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Coming back from a crisis is in theatre's DNA – just look at the Royal Exchange

For the first in our Theatres in Crisis series, we look at the fascinating history of Manchester's Royal Exchange Theatre

The Royal Exchange
© Joel Fildes

"The city looks as if it has been built to withstand foul weather" – J. B. Priestley

Looking at Manchester's Royal Exchange, it can be difficult to remember a time when the theatre was not the powerhouse it is today. Transformed by Sarah Frankcom during her time as artistic director, the space is a hub for creativity with younger and more diverse audiences than at any point in its history. Most importantly, the Exchange's reputation for superb theatre remains as strong as it has ever been.

Like other venues around the country that have been forced to shut their doors, the Exchange now faces a period of uncertainty. Last week the theatre closed its stages until autumn, suspending the world premiere of Winsome Pinnock's Alfred Fagon Award-winning play Rockets and Blue Lights and the return of their acclaimed 2019 West Side Story production.

The venue is relying on the generosity of the public in these troubling times but as bleak as things appear, this is a plight that can be endured. Triumph in the face of adversity is not only ingrained in the history of Manchester but in the Royal Exchange's DNA as well.

15 June 1996 is remembered by some as the day that Paul Gascoigne sparked England's Euro 96 campaign with a wonderful goal against Scotland at Wembley but in Manchester it is recalled for different reasons. The Exchange itself had been due to open their revival of Stanley Houghton's play Hindle Wakes but events 50 metres down the road that morning would change the face of the city and its theatre.

A bomb attack carried out at 11:17 by the IRA caused around £700 million worth of damage and decimated Manchester's centre. The 1,500 kilogram device that detonated remains the largest explosion in Britain since WWII and over 200 people were injured. Being in close proximity to the bomb, the damage incurred by the Exchange was appalling – the theatre's famous glass domes were shattered and the building was flooded in the aftermath. Like many businesses within the blast radius, the venue was forced to close immediately and all creative work on site was halted.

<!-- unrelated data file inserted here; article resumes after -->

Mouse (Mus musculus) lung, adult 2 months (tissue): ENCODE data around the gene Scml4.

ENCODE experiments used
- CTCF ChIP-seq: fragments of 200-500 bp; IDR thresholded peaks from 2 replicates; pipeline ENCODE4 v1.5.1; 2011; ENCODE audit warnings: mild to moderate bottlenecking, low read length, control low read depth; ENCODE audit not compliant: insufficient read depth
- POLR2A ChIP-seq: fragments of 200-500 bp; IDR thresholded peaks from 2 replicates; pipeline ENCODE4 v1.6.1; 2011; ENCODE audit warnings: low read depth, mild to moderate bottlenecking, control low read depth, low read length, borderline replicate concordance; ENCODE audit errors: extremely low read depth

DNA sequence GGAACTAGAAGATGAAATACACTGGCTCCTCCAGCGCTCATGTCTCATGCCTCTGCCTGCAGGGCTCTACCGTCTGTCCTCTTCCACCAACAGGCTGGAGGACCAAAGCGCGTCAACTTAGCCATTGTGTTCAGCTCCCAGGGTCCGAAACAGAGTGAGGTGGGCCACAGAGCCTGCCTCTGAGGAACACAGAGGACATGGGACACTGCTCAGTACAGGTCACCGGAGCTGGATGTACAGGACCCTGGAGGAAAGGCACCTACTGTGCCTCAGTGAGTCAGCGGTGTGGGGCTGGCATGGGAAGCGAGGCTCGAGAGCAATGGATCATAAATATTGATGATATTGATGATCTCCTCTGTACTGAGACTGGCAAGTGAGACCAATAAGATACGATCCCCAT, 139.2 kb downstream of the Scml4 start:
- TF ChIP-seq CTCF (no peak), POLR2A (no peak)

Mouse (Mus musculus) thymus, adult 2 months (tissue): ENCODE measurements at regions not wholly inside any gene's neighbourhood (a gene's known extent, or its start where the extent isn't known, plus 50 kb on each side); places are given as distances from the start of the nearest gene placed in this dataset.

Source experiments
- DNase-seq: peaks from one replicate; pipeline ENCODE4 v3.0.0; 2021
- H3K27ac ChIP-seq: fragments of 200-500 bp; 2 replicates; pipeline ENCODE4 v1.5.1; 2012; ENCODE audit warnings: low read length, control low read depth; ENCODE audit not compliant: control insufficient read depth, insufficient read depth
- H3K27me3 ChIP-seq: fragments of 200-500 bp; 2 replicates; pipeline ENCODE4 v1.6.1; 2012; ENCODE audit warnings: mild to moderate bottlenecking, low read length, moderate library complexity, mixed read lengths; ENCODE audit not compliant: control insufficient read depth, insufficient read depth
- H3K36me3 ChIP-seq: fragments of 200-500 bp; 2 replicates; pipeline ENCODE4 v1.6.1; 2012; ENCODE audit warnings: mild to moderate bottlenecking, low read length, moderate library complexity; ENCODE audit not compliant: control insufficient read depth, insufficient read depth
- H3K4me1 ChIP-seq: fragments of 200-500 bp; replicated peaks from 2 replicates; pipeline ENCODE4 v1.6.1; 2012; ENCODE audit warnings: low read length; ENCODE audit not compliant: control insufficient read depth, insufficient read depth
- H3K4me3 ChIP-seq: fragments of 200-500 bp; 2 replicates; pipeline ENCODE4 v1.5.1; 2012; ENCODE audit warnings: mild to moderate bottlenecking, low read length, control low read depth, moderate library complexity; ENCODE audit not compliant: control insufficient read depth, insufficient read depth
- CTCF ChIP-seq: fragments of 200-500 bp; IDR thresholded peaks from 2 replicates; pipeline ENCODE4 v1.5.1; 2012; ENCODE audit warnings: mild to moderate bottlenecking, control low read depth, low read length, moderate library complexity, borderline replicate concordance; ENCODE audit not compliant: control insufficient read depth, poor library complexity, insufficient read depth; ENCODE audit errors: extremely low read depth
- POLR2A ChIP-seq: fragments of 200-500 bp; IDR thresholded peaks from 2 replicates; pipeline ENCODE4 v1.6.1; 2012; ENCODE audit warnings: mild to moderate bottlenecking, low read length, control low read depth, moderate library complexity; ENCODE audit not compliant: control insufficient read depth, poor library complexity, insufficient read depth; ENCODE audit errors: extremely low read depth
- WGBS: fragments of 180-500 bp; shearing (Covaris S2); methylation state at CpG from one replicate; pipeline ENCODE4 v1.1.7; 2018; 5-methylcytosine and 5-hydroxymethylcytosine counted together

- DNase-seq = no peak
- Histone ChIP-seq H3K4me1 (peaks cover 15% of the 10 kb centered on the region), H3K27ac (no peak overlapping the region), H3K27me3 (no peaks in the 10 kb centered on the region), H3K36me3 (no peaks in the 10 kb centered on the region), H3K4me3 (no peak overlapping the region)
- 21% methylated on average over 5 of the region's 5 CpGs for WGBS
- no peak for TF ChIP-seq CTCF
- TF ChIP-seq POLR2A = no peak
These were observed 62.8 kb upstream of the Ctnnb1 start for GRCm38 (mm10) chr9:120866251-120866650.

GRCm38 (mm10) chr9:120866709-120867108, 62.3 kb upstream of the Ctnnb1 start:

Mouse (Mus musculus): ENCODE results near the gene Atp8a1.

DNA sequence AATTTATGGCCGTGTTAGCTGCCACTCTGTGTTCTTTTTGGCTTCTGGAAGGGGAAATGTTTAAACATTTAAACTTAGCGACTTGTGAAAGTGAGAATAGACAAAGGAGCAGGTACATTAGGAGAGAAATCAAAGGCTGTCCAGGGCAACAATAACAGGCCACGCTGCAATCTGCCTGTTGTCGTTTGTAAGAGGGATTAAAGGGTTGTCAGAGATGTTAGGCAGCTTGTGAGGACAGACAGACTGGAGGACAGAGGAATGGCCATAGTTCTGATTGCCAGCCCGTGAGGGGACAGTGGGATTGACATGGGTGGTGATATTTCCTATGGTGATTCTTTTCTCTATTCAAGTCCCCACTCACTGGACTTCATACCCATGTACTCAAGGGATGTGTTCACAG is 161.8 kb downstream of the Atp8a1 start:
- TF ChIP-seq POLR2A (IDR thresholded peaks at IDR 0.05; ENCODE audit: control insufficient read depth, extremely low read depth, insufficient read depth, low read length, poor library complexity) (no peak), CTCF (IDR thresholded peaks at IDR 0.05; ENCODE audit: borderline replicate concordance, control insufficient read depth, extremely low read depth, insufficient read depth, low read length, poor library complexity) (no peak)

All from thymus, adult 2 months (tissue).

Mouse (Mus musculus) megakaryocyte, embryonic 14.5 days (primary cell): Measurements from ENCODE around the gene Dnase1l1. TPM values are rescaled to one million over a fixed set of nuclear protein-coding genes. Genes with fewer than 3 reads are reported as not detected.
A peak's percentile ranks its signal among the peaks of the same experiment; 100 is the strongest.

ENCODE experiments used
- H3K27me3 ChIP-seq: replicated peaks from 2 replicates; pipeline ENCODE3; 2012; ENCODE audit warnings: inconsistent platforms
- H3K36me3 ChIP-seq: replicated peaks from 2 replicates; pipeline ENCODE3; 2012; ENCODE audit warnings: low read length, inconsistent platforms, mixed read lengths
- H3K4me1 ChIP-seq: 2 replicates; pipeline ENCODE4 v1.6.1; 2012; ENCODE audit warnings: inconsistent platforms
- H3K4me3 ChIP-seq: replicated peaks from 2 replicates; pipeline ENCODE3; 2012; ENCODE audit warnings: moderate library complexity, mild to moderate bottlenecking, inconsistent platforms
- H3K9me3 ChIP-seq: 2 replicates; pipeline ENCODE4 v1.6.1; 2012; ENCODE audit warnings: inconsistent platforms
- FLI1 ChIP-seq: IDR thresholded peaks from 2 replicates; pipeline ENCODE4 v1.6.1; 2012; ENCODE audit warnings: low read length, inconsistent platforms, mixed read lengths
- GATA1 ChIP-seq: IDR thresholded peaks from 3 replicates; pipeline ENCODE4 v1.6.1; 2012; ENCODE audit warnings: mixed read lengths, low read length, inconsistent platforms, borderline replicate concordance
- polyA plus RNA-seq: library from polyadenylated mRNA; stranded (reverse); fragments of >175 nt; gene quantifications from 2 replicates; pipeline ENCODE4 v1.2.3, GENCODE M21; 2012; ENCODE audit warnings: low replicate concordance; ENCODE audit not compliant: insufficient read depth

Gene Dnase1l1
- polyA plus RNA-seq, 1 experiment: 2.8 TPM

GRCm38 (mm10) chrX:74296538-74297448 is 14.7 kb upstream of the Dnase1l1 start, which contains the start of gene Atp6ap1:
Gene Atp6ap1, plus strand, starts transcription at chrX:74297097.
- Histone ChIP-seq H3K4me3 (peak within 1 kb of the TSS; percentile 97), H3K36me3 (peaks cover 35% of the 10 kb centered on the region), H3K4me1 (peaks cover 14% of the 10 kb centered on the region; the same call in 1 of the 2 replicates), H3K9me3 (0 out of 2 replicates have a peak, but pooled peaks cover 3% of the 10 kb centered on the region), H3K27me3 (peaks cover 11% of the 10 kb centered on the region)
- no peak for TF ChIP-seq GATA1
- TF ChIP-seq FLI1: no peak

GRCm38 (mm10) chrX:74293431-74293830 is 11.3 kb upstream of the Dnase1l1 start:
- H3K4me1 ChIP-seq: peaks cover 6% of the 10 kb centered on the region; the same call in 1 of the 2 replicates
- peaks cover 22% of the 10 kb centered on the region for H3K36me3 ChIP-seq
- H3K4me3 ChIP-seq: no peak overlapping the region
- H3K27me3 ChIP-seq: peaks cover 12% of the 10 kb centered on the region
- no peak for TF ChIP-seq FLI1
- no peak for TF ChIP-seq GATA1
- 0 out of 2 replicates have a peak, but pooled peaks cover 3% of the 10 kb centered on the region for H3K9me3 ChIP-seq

Despite this tragedy, the theatre company was determined not to allow events that day to bring an enforced end to their existence and over the next two years, they found a temporary home in Castlefield whilst refurbishment on the building could begin. Thanks to fundraising and public generosity, as well as a £32 million pound donation from the National Lottery, the repaired venue was able to open its doors once again on 20 November 1998. Twenty nine months after it was supposed to have been staged, a performance of Hindle Wakes celebrated the opening of the new space – the Royal Exchange had miraculously survived.

The theatre currently finds itself in a different storm to twenty-odd years ago. In contrast to the very visible damage wreaked by a bomb, the coronavirus has emptied the nation's theatres without dislodging a single brick. Yet the Exchange can take great solace from how their audiences have responded to crises in the past. Resilience and defiance are needed now more than ever.


For donations to the Royal Exchange, please visit their website.

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